Supraland: Six Inches Under


I had a plan. I’d play through this bonus edition of the glorious Supraland series – not the sequel we’re waiting for, but a game jam entry that grew out of control – and write it up for today. Except, oh for goodness sakes, it’s enormous. And utterly brilliant.

Which is to say, I’m not done. In fact, after plugging away for many joy-filled hours, I’m concerned I’m not even close to done, given that I’ve only opened two of five pipes that let you return to previous areas. But the game’s out this afternoon, and goodness me, I want you to buy it and play it.

I don’t know if you played the original Supraland. You covered up the camera on your latop, and I can’t see what you’re doing any more. But you should. Play it, that is. It was my favourite game of 2019, a remarkable open-world first-person Metroidvania-me-do, set in miniature world of a kid’s back garden. You played as a red plasticine dude, who was attempting to end a war with the blue plasticine dudes, and along the way gathered a litany of powers that made exploration gradually more open and interesting.

Supraland: Six Inches Under begins in the same setting, post the (spoilers!) resolution between the blues and the reds, with you playing as a blue plumber. The Prince (you from the last game, now quite the ponce) is off on a rocket ride to attempt to land on The House, to see if it’s really real. But as you’d likely suspect, something goes wrong during launch, and you’re quickly attempting to help everyone flee the disaster. Except, you fall through the earth, and find yourself in a whole other world, some six inches below the lawn.

Down here are a whole other race of Play-Doh people, but this lot are grey. You know, how plasticine gets after it’s been played with too long? Theirs is a world of discarded toys, bits of old BRIO train track, its central kingdom set in an abandoned hamster cage. And, well, the locals are pretty racist.

Things play out in a similar way to the first game, albeit in a completely new setting, with new puzzles, a scattering of new ideas, and an awful lot of new, very funny jokes. Which is to say, while the format is familiar, it feels completely fresh, especially with the new magnetic abilities. And like I say, I’m barely halfway through – there could be a ton of stuff to come. In fact, the game’s blurb says half of the abilities are new. It’s not my fault I don’t know. Blame them.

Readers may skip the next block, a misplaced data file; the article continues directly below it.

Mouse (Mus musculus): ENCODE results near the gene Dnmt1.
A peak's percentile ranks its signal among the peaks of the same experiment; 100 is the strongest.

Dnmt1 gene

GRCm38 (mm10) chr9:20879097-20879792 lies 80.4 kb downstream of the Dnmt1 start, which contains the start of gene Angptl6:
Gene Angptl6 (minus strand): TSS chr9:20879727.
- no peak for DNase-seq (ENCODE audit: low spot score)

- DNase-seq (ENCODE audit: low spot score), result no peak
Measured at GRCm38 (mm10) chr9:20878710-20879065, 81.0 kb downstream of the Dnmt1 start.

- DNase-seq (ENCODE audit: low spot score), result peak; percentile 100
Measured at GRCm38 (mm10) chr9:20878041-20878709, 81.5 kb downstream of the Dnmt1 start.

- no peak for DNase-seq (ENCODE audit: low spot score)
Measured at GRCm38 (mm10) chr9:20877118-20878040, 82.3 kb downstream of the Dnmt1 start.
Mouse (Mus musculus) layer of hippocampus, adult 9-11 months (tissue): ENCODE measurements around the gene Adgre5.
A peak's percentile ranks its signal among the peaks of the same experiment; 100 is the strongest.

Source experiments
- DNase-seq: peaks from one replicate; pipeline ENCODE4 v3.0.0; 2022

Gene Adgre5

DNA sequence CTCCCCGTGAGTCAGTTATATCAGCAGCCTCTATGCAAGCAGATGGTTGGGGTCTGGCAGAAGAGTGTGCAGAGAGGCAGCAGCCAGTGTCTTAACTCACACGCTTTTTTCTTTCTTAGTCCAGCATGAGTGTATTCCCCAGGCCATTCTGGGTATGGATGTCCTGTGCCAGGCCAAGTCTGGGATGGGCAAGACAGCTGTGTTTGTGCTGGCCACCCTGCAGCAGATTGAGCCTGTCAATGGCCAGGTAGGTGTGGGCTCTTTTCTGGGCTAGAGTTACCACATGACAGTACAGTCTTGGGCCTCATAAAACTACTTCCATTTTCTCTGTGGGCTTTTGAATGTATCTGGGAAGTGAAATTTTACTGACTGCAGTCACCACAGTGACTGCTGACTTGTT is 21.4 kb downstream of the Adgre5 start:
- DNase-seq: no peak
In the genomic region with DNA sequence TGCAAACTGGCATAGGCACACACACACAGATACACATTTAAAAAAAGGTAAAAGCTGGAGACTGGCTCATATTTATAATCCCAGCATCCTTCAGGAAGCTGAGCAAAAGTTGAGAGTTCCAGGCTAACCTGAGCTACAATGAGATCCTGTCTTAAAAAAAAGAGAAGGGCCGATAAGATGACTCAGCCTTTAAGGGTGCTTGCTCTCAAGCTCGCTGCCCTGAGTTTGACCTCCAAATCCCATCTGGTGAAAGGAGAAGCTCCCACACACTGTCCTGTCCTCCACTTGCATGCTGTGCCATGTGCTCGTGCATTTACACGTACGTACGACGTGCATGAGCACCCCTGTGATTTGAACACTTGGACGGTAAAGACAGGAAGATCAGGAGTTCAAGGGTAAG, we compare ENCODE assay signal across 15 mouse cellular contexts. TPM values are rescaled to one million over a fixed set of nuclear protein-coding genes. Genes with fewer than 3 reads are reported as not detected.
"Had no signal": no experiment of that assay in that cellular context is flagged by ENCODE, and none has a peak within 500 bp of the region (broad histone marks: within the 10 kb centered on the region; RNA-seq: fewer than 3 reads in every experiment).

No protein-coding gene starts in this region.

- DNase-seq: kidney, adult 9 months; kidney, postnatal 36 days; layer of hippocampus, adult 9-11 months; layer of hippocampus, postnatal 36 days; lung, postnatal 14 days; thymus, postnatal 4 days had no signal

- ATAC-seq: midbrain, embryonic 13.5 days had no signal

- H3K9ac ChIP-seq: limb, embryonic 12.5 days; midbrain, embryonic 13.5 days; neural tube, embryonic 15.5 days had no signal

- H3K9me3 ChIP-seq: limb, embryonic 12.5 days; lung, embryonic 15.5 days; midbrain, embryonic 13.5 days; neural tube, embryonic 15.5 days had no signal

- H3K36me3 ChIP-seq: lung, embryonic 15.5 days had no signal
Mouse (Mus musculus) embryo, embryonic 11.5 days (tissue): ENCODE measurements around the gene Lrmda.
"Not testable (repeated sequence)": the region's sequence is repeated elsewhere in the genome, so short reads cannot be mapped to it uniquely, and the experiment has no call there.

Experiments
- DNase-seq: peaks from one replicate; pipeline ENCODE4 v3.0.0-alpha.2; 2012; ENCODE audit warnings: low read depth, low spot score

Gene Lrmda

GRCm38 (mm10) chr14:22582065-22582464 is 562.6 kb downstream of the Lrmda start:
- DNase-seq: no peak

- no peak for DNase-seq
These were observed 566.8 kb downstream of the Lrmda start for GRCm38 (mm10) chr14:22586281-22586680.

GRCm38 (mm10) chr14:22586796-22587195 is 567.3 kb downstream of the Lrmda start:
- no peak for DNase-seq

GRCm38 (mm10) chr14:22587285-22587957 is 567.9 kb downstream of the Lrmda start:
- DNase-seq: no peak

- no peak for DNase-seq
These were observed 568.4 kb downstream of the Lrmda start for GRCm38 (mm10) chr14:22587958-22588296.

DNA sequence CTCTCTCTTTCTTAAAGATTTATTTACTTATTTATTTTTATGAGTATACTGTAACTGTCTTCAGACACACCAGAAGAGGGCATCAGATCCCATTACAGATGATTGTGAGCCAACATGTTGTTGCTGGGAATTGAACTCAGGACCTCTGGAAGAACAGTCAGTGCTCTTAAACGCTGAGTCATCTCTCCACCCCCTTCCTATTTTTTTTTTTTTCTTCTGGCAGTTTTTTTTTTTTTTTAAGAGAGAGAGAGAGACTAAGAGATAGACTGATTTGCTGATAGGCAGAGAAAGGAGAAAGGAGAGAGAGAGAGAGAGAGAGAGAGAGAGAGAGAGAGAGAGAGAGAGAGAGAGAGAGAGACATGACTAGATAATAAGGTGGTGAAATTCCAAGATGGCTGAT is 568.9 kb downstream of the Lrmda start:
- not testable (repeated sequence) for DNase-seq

It’s ridiculous that this is the game they accidentally make while putting together the full sequel. This is just packed with detail, so many hidden extras, bonus areas, vast areas to explore, and just so, so many gags. When you see a crowd of people, every single one of them has a unique line to say when you speak to them, and most of the time their lines will change after an event.

I’m adoring it, just as I did the first game a few years ago. It’s so zippy, bonkers, rapidly advancing, funny, colourful and challenging. The combat is far rarer and less of a faff this time too, and sometimes delivered as another puzzle rather than an obstacle.

If you haven’t played Supraland, then the great news is it’s on both PC and Xbox GamePass, so you’ve no excuse. This game is Steam-only for now (and I prefer playing it mouse-keyboard anyway), and one of the first must-buys of 2022.

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  1. Thank you for the reminder, John. I picked the original game up on your recommendation and then possibly never played it. I think it’s the perfect time to right that wrong and then head into this loveliness.

  2. Well I was never likely to not buy it, but your review has made me just get on with it and pick it up on day 1. I have so many other things to play! But Supraland I was such a great experience that I had to start on the sequel, if it has the Walker seal of approval.

    Can’t wait for the Supraworld fully-realised suprajoy that is next on David Münnich’s schedule.

    Thanks for the review.

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